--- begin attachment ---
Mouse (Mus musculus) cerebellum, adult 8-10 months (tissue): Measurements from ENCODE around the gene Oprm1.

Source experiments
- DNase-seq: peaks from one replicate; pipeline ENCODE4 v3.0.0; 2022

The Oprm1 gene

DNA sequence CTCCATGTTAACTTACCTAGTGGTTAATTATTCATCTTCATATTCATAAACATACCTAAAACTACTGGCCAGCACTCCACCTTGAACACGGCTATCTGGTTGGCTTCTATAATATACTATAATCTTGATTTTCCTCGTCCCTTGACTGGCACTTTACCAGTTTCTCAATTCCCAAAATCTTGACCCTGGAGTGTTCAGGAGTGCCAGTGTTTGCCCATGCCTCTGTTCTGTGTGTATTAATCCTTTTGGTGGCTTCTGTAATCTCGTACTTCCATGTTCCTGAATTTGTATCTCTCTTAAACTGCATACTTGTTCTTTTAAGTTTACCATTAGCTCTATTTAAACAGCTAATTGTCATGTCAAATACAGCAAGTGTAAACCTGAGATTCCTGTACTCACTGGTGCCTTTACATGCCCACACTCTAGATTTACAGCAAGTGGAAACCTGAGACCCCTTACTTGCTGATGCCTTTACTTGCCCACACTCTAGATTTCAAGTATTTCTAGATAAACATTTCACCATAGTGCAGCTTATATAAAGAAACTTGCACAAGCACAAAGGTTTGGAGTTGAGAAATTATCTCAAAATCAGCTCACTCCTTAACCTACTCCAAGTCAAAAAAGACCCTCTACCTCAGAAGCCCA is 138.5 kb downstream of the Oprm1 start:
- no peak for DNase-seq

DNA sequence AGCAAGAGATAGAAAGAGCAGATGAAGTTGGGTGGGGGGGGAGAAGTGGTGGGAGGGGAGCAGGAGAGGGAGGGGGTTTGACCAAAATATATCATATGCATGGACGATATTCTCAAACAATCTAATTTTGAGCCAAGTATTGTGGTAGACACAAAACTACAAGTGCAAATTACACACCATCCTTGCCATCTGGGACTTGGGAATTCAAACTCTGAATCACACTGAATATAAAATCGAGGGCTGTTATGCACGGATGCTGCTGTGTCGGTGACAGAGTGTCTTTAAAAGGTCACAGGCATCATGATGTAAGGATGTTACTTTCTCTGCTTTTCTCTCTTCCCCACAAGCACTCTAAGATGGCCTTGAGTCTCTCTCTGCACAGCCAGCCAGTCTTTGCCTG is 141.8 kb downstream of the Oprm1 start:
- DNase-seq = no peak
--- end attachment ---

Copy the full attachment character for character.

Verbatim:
Mouse (Mus musculus) cerebellum, adult 8-10 months (tissue): Measurements from ENCODE around the gene Oprm1.

Source experiments
- DNase-seq: peaks from one replicate; pipeline ENCODE4 v3.0.0; 2022

The Oprm1 gene

DNA sequence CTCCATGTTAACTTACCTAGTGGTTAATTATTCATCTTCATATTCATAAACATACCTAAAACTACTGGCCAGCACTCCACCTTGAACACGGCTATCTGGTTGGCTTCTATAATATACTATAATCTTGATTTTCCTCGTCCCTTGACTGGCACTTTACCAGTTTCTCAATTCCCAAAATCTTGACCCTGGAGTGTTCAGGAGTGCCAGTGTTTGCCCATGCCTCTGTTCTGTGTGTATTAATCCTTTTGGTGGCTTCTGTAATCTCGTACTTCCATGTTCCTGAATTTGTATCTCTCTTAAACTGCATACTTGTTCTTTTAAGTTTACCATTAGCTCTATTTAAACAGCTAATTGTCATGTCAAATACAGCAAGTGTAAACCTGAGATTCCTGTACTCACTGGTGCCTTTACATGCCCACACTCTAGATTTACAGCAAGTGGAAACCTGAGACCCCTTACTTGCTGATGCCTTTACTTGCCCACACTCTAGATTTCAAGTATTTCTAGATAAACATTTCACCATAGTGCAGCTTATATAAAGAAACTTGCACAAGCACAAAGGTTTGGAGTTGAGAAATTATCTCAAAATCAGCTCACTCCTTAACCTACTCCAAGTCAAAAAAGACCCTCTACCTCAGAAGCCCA is 138.5 kb downstream of the Oprm1 start:
- no peak for DNase-seq

DNA sequence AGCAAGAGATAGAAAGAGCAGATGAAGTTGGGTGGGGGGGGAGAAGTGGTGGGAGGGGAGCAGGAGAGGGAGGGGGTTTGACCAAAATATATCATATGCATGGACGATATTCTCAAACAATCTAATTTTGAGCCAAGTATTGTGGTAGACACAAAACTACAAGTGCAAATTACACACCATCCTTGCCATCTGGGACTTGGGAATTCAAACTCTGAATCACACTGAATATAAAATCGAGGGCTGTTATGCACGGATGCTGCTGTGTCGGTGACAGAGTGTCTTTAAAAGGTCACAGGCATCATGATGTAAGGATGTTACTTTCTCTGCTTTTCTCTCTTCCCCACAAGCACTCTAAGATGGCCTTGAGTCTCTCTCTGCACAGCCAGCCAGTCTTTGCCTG is 141.8 kb downstream of the Oprm1 start:
- DNase-seq = no peak